What pedagogies do you believe would support the vision and learning outcomes described in previous posts in this series? What questions do you think people in higher education should be asking about our current civic pedagogies?
David Hoffman is Assistant Director of Student Life for Civic Agency at the University of Maryland Baltimore County (UMBC) and an architect of UMBC’s BreakingGround initiative. His work is directed at fostering civic agency and democratic engagement through courses, co-curricular experiences and cultural practices on campus. His research explores students’ development as civic agents, highlighting the crucial role of experiences, environments, and relationships students perceive as “real” rather than synthetic or scripted. David is a member of Steering Committee for the American Democracy Project and the National Advisory Board for Imagining America. He is an alum of UCLA (BA), Harvard (JD, MPP) and UMBC (PhD).
Jennifer Domagal-Goldman is the national manager of AASCU’s American Democracy Project (ADP). She earned her doctorate in higher education from the Pennsylvania State University. She received her master’s degree in higher education and student affairs administration from the University of Vermont and a bachelor’s degree from the University of Rochester. Jennifer’s dissertation focused on how faculty learn to incorporate civic learning and engagement in their undergraduate teaching within their academic discipline. Jennifer holds an ex-officio position on the eJournal of Public Affairs’ editorial board.
Stephanie King is the Assistant Director for Knowledge Communities and Civic Learning and Democratic Engagement (CLDE) Initiatives at NASPA where she directs the NASPA Lead Initiative. She has worked in higher education since 2009 in the areas of student activities, orientation, residence life, and civic learning and democratic engagement. Stephanie earned her Master of Arts in Psychology at Chatham University and her B.S. in Biology from Walsh University. She has served as the Coordinator for Commuter, Evening and Weekend Programs at Walsh University, Administrative Assistant to the VP and Dean of Students for the Office of Student Affairs, the Coordinator of Student Affairs, and the Assistant Director of Residence Life and Student Affairs at Chatham University.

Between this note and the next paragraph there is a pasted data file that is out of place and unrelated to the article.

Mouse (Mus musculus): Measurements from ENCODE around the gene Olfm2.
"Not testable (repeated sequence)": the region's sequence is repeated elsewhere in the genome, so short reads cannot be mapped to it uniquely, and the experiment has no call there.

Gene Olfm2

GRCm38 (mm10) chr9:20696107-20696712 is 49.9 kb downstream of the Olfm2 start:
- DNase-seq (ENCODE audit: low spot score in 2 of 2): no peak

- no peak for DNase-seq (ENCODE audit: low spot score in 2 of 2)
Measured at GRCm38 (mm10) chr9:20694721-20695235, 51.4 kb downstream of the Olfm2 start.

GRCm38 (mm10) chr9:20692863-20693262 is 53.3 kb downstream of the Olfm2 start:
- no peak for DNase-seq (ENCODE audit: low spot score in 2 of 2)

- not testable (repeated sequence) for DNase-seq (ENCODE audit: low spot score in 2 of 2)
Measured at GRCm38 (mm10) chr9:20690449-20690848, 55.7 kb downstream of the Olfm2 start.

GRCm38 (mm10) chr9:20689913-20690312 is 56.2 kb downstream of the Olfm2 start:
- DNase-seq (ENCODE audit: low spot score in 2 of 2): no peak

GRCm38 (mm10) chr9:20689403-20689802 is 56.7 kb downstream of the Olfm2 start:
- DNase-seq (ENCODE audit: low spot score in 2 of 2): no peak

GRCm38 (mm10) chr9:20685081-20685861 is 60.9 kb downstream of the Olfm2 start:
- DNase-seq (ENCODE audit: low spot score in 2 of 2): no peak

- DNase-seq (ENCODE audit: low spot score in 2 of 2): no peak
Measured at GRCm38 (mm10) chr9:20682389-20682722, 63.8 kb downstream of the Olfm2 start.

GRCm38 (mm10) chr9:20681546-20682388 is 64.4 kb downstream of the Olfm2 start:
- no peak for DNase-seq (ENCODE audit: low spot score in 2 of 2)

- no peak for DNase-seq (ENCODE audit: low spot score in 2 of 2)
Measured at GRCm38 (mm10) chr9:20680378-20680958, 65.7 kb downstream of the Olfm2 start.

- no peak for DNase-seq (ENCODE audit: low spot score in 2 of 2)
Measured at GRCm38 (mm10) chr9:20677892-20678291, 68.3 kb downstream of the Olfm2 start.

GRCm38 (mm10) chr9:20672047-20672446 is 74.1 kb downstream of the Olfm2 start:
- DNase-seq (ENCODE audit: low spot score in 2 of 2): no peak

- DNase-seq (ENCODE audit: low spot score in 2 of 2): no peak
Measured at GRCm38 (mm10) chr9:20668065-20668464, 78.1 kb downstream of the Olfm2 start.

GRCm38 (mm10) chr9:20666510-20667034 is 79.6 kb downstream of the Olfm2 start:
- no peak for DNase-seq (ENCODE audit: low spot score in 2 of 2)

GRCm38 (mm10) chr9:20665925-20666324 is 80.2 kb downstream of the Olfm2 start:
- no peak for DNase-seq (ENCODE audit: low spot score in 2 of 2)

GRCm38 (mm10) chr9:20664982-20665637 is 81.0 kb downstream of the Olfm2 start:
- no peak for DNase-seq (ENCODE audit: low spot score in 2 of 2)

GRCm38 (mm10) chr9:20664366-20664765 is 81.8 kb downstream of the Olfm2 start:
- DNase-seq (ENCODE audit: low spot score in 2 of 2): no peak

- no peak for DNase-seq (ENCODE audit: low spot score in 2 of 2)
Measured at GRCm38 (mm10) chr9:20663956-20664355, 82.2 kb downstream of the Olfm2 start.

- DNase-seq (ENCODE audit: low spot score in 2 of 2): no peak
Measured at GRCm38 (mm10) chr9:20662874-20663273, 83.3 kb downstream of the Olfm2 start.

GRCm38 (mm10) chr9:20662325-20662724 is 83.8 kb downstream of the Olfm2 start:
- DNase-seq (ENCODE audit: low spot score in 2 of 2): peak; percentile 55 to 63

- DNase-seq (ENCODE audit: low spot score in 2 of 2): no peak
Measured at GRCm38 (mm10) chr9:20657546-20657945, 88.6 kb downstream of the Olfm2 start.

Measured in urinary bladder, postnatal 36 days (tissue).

Verdis L. Robinson is the National Director of The Democracy Commitment after serving as a tenured Assistant Professor of History and African-American Studies at Monroe Community College (NY). Professionally, Verdis is a fellow of the Aspen Institute’s Faculty Seminar on Citizenship and the American and Global Polity, and the National Endowment for the Humanities’ Faculty Seminar on Rethinking Black Freedom Studies: The Jim Crow North and West. Additionally, Verdis is the founder of the Rochester Neighborhood Oral History Project that with his service-learning students created a walking tour of the community most impacted by the 1964 Race Riots, which has engaged over 400 members of Rochester community in dialogue and learning. He holds a B.M. in Voice Performance from Boston University, a B.S. and an M.A. in History from SUNY College at Brockport, and an M.A. in African-American Studies from SUNY University at Buffalo.